2. Leon X, Hitt R, Constenla M, et al., A retrospective analysis of the outcome of patients with recurrent and/or metastatic squamous cell carcinoma of the head and neck refractory to a platinum-based chemotherapy, Clin Oncol (R Coll Radiol), 2005;17:418–24.


3. Cognetti DM, Weber RS, Lai SY, Head and neck cancer: an evolving treatment paradigm, Cancer, 2008;113:1911–32.


4. Specenier P, Vermorken JB, Targeted therapy in combination with chemotherapy in recurrent and/or metastatic head and neck cancer, Eur Oncol, 2010;6(1):43–6.


5. Eisbruch A, Commentary: induction chemotherapy for head 22


Another emerging aspect of SCCHN is that certain tumour types have been shown to have an aetiology involving human papillomavirus (HPV); oropharyngeal tumours, in particular, are more often HPV-positive than other head and neck neoplasms.54–57


oropharyngeal tumours are significantly more likely to respond to chemoradiotherapy than those with HPV-negative tumours58–61


Patients with HPV-positive and


this is also true of patients with tumours at other head and neck sites.62 The favourable prognosis of patients with HPV-positive SCCHN may mean that concurrent chemotherapy is too aggressive for such patients. Given the excellent efficacy and tolerability data for cetuximab plus radiotherapy in LA SCCHN,30,31


this combination may be a suitable


option for the treatment of HPV-positive SCCHN, although this would need to be investigated in appropriately designed clinical studies. The results of the clinical trials published to date raise several additional areas for future research, including the most effective ways of using cetuximab (sequential or simultaneous radiotherapy with chemotherapy) and the optimum choice of other chemotherapy agents to be combined with cetuximab. The data will help to determine which regimen is most effective in improving prognosis in terms of survival and disease progression, and which regimens reduce or eliminate permanent toxicity and safety concerns and those which negatively impact on QoL. Future research should attempt to identify biomarkers of response to EFGR-targeted therapies in SCCHN. Such studies, combined with ongoing clinical trials, should further improve the therapeutic benefits for patients with LA SCCHN and help target treatments. n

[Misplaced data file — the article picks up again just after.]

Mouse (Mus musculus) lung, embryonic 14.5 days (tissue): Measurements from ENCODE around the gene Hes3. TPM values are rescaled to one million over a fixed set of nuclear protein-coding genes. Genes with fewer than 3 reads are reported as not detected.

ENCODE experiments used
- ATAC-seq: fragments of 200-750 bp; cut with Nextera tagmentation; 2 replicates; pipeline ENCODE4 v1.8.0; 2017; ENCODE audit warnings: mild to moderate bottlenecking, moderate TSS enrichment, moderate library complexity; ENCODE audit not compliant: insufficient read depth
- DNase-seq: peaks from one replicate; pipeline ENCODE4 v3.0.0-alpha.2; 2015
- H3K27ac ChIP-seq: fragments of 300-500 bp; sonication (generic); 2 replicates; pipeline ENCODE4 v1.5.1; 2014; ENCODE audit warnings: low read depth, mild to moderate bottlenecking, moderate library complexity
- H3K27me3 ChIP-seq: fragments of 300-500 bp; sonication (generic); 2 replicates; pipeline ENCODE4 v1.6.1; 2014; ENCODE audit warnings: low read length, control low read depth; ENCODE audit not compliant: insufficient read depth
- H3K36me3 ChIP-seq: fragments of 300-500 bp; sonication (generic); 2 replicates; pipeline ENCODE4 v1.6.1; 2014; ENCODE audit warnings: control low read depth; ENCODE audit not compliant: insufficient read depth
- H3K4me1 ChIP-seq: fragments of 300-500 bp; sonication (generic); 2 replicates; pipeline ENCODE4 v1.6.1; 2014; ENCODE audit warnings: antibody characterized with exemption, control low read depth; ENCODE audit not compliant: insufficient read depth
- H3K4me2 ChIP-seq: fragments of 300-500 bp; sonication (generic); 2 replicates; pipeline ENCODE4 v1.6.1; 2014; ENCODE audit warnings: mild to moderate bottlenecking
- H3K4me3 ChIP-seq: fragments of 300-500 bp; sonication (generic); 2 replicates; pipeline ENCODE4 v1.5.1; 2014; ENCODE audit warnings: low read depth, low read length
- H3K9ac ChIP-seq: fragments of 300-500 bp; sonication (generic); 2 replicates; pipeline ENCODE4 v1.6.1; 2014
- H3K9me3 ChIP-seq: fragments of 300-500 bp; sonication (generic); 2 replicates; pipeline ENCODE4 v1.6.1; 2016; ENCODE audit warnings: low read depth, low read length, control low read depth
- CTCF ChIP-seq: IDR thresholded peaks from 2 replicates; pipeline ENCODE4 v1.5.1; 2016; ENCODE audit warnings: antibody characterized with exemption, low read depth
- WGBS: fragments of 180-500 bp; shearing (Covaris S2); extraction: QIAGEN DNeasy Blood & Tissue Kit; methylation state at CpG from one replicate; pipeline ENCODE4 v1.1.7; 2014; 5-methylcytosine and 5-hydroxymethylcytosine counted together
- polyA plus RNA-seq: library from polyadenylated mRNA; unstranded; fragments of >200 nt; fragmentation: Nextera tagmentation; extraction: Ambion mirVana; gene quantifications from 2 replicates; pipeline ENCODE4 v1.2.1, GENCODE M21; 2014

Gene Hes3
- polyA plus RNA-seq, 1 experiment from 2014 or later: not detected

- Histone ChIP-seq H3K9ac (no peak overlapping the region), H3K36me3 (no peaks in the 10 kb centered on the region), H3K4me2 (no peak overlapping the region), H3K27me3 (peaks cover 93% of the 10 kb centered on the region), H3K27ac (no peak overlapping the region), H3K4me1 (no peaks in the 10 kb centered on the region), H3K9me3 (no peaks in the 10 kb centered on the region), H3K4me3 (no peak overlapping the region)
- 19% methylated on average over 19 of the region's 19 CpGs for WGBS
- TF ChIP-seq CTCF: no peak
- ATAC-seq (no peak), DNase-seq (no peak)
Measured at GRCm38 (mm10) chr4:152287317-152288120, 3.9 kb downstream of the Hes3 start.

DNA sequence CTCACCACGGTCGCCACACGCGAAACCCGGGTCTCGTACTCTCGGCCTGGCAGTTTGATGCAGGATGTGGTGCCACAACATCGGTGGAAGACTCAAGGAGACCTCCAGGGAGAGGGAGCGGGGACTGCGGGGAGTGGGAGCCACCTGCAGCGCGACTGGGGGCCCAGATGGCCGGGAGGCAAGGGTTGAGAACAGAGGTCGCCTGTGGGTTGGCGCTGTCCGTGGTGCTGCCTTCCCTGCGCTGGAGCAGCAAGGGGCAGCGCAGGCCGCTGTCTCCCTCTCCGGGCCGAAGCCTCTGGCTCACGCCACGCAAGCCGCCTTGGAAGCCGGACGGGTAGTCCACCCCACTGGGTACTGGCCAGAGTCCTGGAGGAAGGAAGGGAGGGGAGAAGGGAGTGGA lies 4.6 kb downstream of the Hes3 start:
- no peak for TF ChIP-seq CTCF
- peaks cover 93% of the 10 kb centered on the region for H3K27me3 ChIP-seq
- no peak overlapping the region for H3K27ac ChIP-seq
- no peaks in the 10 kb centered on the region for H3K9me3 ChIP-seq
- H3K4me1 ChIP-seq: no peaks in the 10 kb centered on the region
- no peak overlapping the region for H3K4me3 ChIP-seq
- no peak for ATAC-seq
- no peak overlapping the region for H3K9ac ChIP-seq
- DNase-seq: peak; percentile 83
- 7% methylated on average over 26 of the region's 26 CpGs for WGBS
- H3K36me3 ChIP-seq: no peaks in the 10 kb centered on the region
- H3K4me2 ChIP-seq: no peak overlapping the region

and neck cancer: hypothesis-based rather than evidence- based medicine, Oncologist, 2007;12:975–7.


6. Haddad R, Tishler RB, Norris CM, et al., Docetaxel, cisplatin, 5-fluorouracil (TPF)-based induction chemotherapy for head and neck cancer and the case for sequential, combined- modality treatment, Oncologist, 2003;8:35–44.


7. Haddad RI, Shin DM, Recent advances in head and neck cancer, N Engl J Med, 2008;359:1143–54.


8. Hitt R, Induction chemotherapy in head and neck cancer, Ann Oncol, 2006;17(Suppl. 10):x42–4.


9. Vermorken JB, Remenar E, van Herpen C, et al., Cisplatin, fluorouracil, and docetaxel in unresectable head and neck cancer, N Engl J Med, 2007;357:1695–704.


10. Knecht R, Radiotherapy, chemotherapy and target therapy


for treatment of head and neck cancer: new developments, HNO, 2009;57:436–45.


11. Culliney B, Birhan A, Young AV, et al., Management of locally advanced or unresectable head and neck cancer, Oncology (Williston Park), 2008;22:1152–61.


12. NCCN, Clinical practice guidelines in oncology – soft tissue sarcoma, National Comprehensive Cancer Network (NCCN), 2009;V.2.


13. Bernier J, Bentzen SM, Vermorken JB, Molecular therapy in head and neck oncology, Nat Rev Clin Oncol, 2009;6:266–77.


14. Le Tourneau C, Faivre S, Siu LL, Molecular targeted therapy of head and neck cancer: review and clinical development challenges, Eur J Cancer, 2007;43:2457–66.


15. Herbst RS, Langer CJ, Epidermal growth factor receptors as a


EUROPEAN ONCOLOGY & HAEMATOLOGY


Global health status/QoL score